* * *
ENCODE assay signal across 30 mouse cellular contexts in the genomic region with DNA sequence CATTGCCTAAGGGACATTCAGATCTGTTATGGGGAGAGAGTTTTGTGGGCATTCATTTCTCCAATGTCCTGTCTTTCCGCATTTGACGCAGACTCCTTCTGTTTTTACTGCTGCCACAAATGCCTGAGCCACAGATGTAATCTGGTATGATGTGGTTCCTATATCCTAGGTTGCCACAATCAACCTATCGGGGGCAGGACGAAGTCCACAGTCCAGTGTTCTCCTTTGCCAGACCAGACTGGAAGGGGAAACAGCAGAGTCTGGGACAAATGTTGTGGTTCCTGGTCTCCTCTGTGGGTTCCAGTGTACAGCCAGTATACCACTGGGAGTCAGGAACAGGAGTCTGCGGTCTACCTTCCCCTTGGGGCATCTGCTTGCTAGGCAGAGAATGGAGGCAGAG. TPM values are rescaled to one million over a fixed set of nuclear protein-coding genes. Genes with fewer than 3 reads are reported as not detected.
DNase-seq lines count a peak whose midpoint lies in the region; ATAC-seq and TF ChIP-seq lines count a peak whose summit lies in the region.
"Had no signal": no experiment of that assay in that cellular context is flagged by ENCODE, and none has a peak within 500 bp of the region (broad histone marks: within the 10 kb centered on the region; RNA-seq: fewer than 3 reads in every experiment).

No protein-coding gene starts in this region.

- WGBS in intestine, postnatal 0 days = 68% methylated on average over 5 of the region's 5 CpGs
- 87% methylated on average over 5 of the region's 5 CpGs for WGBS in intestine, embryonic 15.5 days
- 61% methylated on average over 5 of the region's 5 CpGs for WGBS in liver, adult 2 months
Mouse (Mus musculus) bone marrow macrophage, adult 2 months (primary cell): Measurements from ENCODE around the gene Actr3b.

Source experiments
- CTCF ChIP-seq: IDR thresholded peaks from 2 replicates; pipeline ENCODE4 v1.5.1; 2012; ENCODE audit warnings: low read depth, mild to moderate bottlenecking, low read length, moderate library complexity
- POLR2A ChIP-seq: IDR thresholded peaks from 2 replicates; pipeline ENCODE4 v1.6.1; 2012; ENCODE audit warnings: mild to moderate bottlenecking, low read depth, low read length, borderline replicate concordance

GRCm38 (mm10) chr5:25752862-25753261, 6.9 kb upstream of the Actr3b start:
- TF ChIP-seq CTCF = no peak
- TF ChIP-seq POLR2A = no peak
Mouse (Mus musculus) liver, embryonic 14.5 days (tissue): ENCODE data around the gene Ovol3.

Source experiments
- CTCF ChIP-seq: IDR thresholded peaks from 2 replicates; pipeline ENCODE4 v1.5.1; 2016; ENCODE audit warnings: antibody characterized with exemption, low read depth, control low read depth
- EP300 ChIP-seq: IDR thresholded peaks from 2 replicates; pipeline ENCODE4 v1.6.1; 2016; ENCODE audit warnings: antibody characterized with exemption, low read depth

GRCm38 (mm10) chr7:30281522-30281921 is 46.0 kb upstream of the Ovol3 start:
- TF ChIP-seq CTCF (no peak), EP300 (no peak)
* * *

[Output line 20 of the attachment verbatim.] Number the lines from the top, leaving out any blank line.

- TF ChIP-seq CTCF (no peak), EP300 (no peak)